This tension is most evident in the loading screens. As in any game, The Line’s loading screens contain a sentence or two of text to give the player something to do while they’re waiting for the next area to load. What start out as conventional gameplay tips (“Lugo’s sniper training allows him to dispatch long-range targets”) or basic plot details (“Rumors claim Konrad is still alive and hiding somewhere in Dubai”) give way to commentary on the game itself. During the latter half of the game, even the loading screens offer no relief from the horror and suffering:
“Dubai’s harbor was filled with sand when storms first wracked the city. The corpses were your doing.”
“Do you feel like a hero yet?”
“If you were a better person, you wouldn’t be here.”
Rather than merely scolding the player for doing the only things the game allows them to do, the loading screens perhaps also reveal some of Yager’s own frustration at having little to no choice about working on the project, something that Keogh felt he detected in conversations with members of the team.
“I think what’s fascinating is to consider the development context of the game. A new video game in the Spec Ops franchise was going to exist one way or the other. The publisher wanted it to! And this studio, Yager, had to make it to get the money to stay afloat.
“What’s fascinating about Spec Ops is you can feel the frustration of the developers themselves of having to make this basic military shooter. There’s an anger in it, a contradiction in how it hates itself. I don’t think it’s simply offsetting blame for the whole military-entertainment complex onto players. I think it’s a collective cry of frustration from a team of developers for having to make a game like this in the first place. It’s so rare that the personality of the developers is so visible in a triple-A game, and the way those contradictions and emotions feel baked into the very design of the game is so fascinating to me.”
Midway through Spec Ops: The Line, there’s a now-infamous scene where Walker, Lugo, and Adams sneak up on a camp where they are heavily outnumbered by the 33rd. They take out a guard and discover that his lookout houses a launcher and supply of white phosphorous. This exchange follows:
Adams: “This might help.”
Walker: “Fine. Set it up.”
Lugo: “You’re fucking kidding, right? That’s white phosphorus!”
Walker: “Yeah, I know what it is.”
Lugo: “You’ve seen what this shit does…”
Adams: “We might not have a choice, Lugo.”
Lugo: “There’s always a choice!”
Walker: “No. There’s really not.”
There really isn’t a choice. You can ignore the white phosphorous and open fire on the soldiers below using conventional arms, but their numbers keep replenishing while your ammo does not. Eventually you will die if you don’t use it.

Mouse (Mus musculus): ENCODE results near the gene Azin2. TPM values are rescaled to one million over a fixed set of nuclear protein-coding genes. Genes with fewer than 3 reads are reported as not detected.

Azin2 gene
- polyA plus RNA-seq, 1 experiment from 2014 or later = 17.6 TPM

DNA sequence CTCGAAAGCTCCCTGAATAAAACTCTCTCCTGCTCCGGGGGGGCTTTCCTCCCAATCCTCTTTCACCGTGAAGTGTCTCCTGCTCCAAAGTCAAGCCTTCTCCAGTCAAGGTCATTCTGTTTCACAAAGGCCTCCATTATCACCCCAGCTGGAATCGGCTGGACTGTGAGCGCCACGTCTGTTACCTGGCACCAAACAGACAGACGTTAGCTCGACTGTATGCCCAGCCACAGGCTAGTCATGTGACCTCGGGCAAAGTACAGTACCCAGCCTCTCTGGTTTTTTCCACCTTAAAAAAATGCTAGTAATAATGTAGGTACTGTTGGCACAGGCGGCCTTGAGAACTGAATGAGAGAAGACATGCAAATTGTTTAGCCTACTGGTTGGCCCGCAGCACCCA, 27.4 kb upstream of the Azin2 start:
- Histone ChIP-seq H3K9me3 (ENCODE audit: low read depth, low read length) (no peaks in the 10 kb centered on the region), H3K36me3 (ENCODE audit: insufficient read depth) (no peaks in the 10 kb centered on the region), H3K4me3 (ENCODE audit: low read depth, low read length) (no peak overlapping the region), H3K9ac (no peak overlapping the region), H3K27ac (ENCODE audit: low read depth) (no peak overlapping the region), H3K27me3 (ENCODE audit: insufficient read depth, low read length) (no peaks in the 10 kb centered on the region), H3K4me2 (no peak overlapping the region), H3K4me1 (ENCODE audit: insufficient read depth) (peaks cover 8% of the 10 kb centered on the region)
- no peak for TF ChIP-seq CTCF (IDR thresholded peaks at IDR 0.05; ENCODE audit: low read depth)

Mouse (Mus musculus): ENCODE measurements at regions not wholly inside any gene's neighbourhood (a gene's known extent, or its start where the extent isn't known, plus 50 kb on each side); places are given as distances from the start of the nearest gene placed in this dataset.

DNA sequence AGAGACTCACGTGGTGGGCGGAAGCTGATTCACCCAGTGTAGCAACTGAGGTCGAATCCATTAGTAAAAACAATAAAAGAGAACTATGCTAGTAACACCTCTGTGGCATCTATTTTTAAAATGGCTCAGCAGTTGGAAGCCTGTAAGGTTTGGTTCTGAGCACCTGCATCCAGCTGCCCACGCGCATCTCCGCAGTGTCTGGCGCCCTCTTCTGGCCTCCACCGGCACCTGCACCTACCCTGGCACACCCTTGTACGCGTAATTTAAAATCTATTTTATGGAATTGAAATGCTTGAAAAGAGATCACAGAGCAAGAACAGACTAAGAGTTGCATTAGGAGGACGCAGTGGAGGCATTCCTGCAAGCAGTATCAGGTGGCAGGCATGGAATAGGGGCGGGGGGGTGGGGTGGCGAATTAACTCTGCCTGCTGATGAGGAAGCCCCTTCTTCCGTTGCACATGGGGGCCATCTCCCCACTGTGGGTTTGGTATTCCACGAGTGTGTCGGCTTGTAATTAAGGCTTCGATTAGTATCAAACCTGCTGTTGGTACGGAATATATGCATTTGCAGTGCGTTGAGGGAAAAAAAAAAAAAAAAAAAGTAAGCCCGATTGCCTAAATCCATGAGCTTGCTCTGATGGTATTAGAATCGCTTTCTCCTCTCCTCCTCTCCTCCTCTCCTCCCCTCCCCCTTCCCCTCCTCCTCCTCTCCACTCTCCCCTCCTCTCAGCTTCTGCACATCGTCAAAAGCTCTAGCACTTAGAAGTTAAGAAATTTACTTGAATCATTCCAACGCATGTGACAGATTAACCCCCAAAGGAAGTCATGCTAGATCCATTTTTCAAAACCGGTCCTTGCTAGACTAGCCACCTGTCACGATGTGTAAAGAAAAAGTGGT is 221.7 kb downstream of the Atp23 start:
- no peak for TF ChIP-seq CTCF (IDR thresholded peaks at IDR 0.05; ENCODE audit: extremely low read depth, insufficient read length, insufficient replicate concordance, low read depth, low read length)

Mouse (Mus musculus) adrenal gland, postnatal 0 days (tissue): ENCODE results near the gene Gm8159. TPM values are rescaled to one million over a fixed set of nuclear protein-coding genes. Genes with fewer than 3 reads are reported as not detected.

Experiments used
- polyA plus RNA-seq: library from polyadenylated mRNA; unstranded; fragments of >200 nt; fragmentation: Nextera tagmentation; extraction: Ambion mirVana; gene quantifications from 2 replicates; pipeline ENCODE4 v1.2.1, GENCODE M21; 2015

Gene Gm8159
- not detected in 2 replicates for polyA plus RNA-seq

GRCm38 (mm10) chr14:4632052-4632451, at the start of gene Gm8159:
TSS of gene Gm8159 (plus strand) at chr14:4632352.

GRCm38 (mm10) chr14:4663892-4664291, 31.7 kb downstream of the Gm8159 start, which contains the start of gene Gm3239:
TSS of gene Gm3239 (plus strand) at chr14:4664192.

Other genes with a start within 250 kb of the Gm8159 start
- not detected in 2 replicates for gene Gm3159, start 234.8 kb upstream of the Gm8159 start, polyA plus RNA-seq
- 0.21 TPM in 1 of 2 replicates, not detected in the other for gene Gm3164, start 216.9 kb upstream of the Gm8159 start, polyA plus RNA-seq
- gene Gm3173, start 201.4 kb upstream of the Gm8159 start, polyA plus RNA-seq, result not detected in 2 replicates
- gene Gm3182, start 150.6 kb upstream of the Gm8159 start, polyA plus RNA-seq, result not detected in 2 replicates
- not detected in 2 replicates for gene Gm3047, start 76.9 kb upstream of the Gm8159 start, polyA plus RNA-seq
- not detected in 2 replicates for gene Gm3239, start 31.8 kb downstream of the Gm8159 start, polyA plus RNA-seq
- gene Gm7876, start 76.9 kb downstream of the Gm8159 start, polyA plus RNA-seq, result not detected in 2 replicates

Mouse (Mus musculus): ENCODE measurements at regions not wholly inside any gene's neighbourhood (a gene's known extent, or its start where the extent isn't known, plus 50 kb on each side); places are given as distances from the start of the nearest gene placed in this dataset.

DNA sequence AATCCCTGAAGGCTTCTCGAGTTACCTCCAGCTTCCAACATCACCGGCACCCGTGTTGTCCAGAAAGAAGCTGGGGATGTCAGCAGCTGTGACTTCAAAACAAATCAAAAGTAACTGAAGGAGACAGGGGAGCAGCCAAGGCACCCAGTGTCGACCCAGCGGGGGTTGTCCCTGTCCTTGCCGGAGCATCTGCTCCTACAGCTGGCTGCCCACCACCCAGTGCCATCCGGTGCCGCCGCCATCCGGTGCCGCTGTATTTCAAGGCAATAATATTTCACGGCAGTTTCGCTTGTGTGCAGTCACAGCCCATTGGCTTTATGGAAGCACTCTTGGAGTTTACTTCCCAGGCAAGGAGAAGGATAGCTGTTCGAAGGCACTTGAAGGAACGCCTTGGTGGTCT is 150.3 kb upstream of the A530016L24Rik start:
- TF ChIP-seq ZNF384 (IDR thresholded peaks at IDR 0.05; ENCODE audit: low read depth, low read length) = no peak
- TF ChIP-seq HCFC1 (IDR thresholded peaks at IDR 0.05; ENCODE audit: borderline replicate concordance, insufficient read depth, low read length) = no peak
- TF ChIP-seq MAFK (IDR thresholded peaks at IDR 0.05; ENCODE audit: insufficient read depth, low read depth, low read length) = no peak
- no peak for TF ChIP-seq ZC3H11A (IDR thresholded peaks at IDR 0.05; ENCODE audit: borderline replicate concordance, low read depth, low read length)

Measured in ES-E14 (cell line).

So you flick on the laptop connected to the targeting drone and watch the muted, black and white feed from above. You move a targeting reticule around the screen, pull the trigger and Walker instructs Adams to fire the launcher. A moment later white clouds appear on the screen, accompanied by the shouts and screams of the victims below. This view doesn’t change for the length of the two-minute sequence. You can’t look up or look around or close the laptop.
It’s a scene reminiscent of the AC-130 mission from Call of Duty: Modern Warfare. However, while that game chose to focus on the cold detachment of a war fought at the distance of a drone, all-too-easily interpreted as approval for the professional and efficiency of the modern American military, The Line offers no such relief. Instead, it rubs your face in the very atrocity you’ve wrought.
As the scene continues you eventually notice that the focus has shifted subtly, or perhaps you only just notice it for the first time, but you realize that you’re no longer looking at just targets on a screen. You’re looking at Walker’s face reflected back off the monitor. You’re staring into his eyes as you target another group of the 33rd in the camp below and calmly tell Adams to kill them in a cruel and horrifying manner. You realize you’re staring at yourself.
“We need to keep moving,” Walker says after the smoke clears on the camp and the charred bodies of dozens of civilians caught in the white phosphorous rain are revealed.
Walker’s fragile mental state continues to deteriorate as he closes in on Konrad, still perhaps clinging to the belief that this one man was responsible for every horror that has happened since arriving in Dubai. Hallucinations, dream sequences, repeating scenes pile up until it’s impossible to discern what’s real in this completely unreal video game.
“None of this would have happened if you’d just stopped,” Konrad tells Walker near the very end. But they didn’t stop. They couldn’t stop. Yager couldn’t stop. And neither could you.